Trees are a major asset to your property and important to our environment.  Protect our trees and preserve these valuable assets by staying away from tree trunks with any mowing or weed trimming equipment.  The damage lasts and it cannot be repaired and often results in losing your tree.

For more information on tree damage repercussions and how tree harm can be avoided, please refer to the full article from the Landscape Report, Equipment Damage to Trees.

Resources
Corrective Pruning for Deciduous Trees, The Education Store – Extension Source
What plants can I landscape with in areas that floods with hard rain?, Got Nature? Blog
Tree support systems, The Education Store
Tree Installation: Process and Practices, The Education Store

Lindsey Purcell, Urban Forest Specialist
Forestry and Natural Resources


Forest management in the eastern United States is faced with many modern challenges. Professional foresters have an innovative set of management options for the maintenance of healthy forest ecosystems. But some options raise public objections when applied to public lands (e.g., types of timber harvest, prescribed fire) and the effects of some management options on forests and their native inhabitants are poorly understood. Moreover, forest lands in the eastern and Midwestern United States primarily are in small privately-owned parcels that change ownership relatively frequently. These lands are often managed for short-term financial gains rather than long-term sustainability.

As populations of some forest organisms decline, restrictions on landowners may increase because species become classified as endangered or threatened (e.g., the Indiana bat), while increasing populations of other species (white-tailed deer, invasive plants) create economic and ecological challenges. These problems are compounded by the lack of scientifically rigorous research on the overall impacts of forest management on the effected ecosystems and their components. To address this set of issues, the Hardwood Ecosystem Experiment (HEE), a long-term, large-scale experimental study of forest management and its impacts, was initiated in 2006.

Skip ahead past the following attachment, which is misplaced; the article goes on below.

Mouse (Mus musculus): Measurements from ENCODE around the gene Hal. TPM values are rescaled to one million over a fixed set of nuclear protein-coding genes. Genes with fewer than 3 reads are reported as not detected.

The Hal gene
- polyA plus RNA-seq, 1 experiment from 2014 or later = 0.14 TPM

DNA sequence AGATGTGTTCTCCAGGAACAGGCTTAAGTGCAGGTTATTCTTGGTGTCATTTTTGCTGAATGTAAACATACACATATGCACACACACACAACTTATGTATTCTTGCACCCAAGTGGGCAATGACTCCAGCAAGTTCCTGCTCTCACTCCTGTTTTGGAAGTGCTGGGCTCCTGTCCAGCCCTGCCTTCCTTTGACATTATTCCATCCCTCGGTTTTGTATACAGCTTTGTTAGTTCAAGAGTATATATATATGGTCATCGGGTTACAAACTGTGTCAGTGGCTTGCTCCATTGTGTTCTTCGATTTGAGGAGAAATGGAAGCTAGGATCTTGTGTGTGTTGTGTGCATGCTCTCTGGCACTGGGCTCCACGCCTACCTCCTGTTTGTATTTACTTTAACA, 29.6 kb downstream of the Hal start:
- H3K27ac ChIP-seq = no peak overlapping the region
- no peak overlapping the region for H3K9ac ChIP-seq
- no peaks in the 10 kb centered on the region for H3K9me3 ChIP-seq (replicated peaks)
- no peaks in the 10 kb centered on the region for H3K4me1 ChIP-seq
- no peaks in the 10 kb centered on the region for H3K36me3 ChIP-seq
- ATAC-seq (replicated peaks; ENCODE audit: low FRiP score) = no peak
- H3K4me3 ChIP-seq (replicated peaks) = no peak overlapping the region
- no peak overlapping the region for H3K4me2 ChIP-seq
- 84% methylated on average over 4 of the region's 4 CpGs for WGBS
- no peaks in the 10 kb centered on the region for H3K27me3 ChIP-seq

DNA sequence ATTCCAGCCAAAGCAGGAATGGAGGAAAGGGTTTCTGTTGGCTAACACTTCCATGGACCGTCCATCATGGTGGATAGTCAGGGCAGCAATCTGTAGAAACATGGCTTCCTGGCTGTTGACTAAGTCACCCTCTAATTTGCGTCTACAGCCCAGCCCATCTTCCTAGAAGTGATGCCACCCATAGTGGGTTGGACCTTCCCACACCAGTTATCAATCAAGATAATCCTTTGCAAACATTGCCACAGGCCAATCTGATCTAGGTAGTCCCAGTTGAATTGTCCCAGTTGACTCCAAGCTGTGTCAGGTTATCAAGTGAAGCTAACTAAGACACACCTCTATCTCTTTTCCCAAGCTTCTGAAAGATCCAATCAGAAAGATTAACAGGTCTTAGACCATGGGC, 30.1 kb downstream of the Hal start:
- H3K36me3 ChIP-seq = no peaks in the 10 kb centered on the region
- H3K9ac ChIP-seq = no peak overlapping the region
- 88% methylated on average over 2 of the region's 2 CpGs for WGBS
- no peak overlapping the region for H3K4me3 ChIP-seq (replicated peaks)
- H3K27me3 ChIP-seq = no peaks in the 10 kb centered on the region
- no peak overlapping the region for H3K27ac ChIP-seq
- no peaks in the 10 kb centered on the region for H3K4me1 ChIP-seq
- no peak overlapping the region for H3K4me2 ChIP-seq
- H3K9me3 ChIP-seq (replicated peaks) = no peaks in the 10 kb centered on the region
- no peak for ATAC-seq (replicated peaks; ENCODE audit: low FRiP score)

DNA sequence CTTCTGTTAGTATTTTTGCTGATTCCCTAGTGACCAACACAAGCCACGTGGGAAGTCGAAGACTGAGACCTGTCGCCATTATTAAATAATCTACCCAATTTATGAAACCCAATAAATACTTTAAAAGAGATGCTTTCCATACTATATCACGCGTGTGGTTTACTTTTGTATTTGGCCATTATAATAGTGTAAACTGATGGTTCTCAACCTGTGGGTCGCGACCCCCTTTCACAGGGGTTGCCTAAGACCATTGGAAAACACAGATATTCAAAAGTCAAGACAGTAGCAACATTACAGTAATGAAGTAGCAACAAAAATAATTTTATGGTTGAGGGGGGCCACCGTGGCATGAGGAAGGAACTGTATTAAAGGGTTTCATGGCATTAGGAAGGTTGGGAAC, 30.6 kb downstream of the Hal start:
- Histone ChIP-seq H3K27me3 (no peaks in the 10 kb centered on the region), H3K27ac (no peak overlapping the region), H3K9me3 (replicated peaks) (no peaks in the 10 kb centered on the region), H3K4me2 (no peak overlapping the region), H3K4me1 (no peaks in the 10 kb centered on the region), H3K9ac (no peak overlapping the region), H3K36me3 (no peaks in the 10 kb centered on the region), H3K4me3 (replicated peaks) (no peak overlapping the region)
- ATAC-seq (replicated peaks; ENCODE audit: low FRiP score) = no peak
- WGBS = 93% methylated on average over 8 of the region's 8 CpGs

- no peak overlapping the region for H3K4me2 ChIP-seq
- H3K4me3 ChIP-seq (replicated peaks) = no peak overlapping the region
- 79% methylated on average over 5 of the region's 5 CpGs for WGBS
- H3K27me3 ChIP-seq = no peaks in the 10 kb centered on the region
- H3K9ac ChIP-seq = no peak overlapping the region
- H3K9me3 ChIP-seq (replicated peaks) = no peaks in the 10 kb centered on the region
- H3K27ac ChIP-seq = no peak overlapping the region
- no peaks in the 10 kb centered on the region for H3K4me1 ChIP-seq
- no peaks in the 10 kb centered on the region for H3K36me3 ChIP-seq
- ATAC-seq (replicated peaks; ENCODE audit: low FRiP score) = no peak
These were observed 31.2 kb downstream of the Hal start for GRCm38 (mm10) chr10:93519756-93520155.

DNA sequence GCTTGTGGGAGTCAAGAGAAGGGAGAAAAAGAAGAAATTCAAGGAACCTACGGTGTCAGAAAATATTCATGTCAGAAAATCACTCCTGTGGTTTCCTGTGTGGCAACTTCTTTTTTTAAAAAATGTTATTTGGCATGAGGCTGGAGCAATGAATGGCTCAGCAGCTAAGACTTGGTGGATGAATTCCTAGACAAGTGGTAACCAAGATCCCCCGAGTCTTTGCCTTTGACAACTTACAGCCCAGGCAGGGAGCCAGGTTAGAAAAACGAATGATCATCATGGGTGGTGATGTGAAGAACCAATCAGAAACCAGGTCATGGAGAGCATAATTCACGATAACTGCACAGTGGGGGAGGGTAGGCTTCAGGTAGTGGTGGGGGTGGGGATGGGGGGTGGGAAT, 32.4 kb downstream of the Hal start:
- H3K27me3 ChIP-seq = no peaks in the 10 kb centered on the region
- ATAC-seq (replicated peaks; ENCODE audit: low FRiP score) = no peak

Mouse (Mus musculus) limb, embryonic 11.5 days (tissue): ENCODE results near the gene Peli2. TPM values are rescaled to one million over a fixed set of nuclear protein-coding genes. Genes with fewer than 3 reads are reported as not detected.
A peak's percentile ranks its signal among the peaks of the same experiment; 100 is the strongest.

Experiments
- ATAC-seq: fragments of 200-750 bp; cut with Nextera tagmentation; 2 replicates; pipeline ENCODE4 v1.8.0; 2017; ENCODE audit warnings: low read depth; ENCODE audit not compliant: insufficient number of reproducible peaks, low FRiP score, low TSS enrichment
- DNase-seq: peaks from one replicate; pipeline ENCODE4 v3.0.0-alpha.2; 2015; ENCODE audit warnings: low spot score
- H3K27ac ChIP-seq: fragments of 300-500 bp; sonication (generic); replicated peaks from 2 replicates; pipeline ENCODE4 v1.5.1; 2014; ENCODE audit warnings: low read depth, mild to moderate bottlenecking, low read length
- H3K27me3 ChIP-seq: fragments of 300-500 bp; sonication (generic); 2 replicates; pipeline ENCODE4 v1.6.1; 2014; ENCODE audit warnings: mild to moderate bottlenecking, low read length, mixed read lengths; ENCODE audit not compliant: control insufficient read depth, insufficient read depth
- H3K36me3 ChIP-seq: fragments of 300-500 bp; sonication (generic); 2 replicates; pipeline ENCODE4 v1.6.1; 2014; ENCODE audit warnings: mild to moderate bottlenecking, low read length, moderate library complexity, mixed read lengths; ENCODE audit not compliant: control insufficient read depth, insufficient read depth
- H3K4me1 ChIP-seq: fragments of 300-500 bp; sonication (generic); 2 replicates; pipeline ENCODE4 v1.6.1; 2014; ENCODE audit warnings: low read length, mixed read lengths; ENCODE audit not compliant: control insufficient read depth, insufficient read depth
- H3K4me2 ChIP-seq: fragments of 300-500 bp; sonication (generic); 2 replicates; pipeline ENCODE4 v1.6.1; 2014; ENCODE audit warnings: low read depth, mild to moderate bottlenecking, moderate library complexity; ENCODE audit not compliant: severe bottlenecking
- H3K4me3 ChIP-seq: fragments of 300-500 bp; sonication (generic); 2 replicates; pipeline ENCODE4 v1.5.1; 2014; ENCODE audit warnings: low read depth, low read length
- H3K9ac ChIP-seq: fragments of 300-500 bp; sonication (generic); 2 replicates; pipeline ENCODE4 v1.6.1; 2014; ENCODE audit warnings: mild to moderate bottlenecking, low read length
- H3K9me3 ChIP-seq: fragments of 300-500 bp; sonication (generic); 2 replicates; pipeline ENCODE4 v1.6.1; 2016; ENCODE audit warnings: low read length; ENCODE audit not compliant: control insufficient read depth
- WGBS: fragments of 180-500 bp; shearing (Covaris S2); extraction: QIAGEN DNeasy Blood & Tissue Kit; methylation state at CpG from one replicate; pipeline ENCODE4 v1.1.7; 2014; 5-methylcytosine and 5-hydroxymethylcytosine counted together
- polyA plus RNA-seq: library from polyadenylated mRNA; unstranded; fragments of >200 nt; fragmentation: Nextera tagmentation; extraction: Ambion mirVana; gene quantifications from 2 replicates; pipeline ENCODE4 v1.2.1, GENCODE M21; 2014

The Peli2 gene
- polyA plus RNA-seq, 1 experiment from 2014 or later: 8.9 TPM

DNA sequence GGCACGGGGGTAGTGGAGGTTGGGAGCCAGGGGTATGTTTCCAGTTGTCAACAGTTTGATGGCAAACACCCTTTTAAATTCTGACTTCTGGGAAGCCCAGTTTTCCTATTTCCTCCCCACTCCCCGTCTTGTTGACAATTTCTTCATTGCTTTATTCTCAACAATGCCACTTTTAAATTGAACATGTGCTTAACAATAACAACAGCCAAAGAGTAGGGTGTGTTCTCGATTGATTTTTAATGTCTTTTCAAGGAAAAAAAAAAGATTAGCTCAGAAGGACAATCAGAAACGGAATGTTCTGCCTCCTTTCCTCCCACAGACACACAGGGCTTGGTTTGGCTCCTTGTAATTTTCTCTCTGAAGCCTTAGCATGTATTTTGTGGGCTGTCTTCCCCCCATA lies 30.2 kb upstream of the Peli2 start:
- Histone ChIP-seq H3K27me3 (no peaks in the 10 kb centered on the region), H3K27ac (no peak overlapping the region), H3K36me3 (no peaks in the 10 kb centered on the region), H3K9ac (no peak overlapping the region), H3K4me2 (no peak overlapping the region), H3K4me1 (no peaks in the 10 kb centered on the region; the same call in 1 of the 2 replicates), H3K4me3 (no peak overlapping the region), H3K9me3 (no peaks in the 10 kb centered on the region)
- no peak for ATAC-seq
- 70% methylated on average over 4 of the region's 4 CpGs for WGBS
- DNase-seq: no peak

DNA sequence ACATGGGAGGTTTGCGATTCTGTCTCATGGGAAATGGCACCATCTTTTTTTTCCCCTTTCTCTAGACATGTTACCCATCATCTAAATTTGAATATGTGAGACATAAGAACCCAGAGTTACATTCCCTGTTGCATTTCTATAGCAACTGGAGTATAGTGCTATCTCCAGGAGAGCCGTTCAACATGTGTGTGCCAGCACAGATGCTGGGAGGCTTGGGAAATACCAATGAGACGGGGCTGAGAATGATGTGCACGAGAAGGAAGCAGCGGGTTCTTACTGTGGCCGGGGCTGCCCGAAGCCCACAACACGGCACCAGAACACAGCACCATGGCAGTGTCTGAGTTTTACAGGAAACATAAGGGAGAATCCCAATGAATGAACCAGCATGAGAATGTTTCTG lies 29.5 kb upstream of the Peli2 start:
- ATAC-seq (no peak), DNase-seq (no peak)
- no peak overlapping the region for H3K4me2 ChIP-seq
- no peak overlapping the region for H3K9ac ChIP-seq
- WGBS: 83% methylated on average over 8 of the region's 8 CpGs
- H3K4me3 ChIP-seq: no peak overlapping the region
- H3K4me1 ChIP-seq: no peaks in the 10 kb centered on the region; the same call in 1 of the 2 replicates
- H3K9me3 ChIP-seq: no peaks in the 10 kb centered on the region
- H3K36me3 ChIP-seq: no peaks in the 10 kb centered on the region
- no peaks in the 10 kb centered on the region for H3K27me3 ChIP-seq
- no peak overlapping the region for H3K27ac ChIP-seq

Many of Indiana’s forests have been dominated by oak and hickory trees for thousands of years. The historical conditions that shaped today’s forests have changed, altering forest composition and leading land managers to wonder what can be done to maintain oak and hickory forests for the future.  The Hardwood Ecosystem Experiment: 2006-2016 provides an overview of findings for the first 10 years of the HEE, 100 year project.

To learn more about this 100 year forest management plan and see its impacts, check out the Hardwood Ecosystem Experiment website.

If you would like to start receiving “The HEE Update,” please email Charlotte Owings, the HEE project coordinator, at freemac@purdue.edu. If you do not have an email address, you may still receive the newsletter by regular postal mail – call Charlotte Owings at 765-494-1472.

Resources:
The Hardwood Ecosystem Experiment website
The Hardwood Ecosystem Experiment: 2006-2016, The Education Store, Purdue Extension resource center
The Hardwood Ecosystem Experiment: Indiana Forestry and Wildlife, The Education Store
Hardwood Ecosystem Experiment – Wildlife Responses to Timber Harvesting, The Education Store
Hardwood Ecosystem Experiment – Sustaining Our Oak-Hickory Forests, The Education Store
Hardwood Ecosystem Experiment – Forest Birds, Purdue Extension-FNR YouTube Playlist
Invasive Plants: Impact on Environment and People, The Education Store
The Great Clearcut Controversy, The Education Store

Charlotte Owings, Hardwood Ecosystem Experiment (HEE) Project Coordinator
Purdue Forestry and Natural Resources